Project manager and IT director interview this contract programmer, and based on the contract shop’s recommendation and a brief technical interview she’s hired, reports a pilot fish on the scene.
“She interviewed well, but unfortunately that’s where her skills largely ended,” fish says.
“Basic skills required for this job were C, SQL and Oracle’s PL/SQL and Pro*C — that’s like C with embedded SQL. After struggling for a few days on her first assignment, she asked me, ‘How do you open a file in C?'”
Fish hands her his copy of The C Programming Language and tells her to look up the fopen() function.
But he’s a little troubled by the question. After all, he thinks, any C programmer with more than a couple hours’ experience should know how to open and close files, right?
After a few more days of struggle, the contractor approaches another female programmer — one who’s extremely competent — and asks her to write the program for her, since they’re both women programmers.
“The competent programmer declined to do the contract programmer’s work for her,” says fish. “Then she told the project manager about it, stating that it was obvious the new hire didn’t know the first thing about C programming.”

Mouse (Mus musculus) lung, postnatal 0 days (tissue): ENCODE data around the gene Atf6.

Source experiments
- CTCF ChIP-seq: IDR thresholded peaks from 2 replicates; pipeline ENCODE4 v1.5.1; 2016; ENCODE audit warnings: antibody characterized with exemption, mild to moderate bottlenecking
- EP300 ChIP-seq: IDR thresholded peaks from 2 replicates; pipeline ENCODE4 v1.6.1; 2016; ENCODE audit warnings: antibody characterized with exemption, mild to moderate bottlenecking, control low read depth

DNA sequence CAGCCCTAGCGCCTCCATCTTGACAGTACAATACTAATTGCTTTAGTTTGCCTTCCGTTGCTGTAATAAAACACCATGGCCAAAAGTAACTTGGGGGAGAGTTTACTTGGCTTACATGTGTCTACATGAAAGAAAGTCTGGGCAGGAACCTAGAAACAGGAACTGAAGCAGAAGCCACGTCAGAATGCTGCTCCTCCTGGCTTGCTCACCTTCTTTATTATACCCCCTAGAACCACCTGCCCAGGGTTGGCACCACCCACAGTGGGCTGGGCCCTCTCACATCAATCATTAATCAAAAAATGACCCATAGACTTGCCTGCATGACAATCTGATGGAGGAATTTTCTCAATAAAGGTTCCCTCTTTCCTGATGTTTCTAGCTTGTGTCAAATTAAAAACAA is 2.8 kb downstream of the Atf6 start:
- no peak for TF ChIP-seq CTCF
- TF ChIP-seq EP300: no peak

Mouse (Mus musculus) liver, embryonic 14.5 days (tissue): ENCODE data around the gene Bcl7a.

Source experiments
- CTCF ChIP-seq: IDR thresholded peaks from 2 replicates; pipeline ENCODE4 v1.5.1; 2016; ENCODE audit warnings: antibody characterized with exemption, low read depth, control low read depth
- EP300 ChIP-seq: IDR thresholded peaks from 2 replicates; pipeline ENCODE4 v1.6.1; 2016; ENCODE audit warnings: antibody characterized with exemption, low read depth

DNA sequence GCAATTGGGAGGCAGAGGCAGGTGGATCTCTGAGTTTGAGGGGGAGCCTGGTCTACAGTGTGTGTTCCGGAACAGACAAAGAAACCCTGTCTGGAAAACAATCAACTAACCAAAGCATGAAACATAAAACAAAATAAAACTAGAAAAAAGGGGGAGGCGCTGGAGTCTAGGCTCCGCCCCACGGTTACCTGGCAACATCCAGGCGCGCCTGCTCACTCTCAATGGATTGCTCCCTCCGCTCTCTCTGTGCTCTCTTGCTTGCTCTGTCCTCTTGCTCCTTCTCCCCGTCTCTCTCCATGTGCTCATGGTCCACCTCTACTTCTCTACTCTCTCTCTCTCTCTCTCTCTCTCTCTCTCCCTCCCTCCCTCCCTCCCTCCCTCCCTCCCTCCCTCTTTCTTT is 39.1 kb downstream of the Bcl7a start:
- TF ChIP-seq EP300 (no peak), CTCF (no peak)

PM calls in the contract programmer and asks her if she thinks she could learn C over the next few days and get up to speed. Contractor tells him no, she doesn’t think so.
IT director immediately terminates the contract and has the contractor escorted out of the building 15 minutes later.
Net result: The project is at least a week behind, a tidy sum of money has been spent on a clueless programmer for nothing — and the department still has to find another programmer.
“I told the PM that next time he could ask me to perform a technical interview with potential hires, which I routinely did for my contract shop,” fish grumbles. “I had years of experience with C and Pro*C, and I would’ve quickly assessed the prospect’s actual skill level — and not been baffled by their BS.”
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